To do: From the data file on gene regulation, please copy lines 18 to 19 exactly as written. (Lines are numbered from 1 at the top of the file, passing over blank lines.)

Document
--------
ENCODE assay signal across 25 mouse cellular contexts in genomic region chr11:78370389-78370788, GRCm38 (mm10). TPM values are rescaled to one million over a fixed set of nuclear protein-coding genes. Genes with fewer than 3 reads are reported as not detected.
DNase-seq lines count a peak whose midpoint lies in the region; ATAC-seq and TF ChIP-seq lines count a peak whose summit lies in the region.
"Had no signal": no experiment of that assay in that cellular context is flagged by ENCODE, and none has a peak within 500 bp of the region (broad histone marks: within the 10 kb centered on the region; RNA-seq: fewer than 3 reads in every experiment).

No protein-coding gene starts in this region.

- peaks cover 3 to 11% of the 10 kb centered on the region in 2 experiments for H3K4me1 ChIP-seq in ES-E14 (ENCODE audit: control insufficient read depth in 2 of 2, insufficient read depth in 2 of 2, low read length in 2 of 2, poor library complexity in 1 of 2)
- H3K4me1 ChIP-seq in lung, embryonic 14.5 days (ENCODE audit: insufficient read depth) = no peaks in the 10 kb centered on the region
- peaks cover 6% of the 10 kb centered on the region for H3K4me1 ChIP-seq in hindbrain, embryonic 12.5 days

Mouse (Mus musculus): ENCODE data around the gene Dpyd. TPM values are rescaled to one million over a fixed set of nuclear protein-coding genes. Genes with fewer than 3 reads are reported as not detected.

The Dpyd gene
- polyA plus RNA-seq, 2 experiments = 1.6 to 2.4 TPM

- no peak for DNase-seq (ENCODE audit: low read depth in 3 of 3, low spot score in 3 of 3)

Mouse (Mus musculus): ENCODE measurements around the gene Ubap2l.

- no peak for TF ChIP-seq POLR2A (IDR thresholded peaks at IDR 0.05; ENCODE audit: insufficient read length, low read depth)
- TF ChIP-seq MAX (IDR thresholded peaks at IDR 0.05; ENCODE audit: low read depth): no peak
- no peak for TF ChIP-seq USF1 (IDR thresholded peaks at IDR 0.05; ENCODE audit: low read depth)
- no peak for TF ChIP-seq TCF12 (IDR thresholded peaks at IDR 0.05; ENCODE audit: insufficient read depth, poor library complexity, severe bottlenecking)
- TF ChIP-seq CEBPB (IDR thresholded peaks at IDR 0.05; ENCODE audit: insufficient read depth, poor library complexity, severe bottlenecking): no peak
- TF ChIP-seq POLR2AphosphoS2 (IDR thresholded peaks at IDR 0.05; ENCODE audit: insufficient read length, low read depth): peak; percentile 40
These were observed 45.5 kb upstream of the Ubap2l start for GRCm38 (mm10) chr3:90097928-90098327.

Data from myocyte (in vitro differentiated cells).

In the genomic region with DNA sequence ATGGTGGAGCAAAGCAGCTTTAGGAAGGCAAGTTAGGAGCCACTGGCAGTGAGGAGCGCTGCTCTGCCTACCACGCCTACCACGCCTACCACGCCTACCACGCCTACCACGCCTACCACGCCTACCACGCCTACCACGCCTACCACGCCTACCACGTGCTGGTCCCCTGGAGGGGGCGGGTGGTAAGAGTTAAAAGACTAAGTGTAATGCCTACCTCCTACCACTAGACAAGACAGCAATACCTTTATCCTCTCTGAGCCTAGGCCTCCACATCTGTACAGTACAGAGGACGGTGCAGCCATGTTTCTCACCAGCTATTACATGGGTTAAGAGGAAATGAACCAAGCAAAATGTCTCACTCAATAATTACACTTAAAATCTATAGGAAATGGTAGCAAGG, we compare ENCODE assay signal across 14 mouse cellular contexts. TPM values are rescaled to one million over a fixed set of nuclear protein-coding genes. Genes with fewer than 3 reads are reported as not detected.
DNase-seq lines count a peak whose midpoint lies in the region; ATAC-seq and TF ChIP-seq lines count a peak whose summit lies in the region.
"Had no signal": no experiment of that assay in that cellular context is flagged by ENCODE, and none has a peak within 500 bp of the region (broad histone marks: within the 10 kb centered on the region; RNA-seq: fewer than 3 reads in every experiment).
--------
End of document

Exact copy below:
- TF ChIP-seq POLR2AphosphoS2 (IDR thresholded peaks at IDR 0.05; ENCODE audit: insufficient read length, low read depth): peak; percentile 40
These were observed 45.5 kb upstream of the Ubap2l start for GRCm38 (mm10) chr3:90097928-90098327.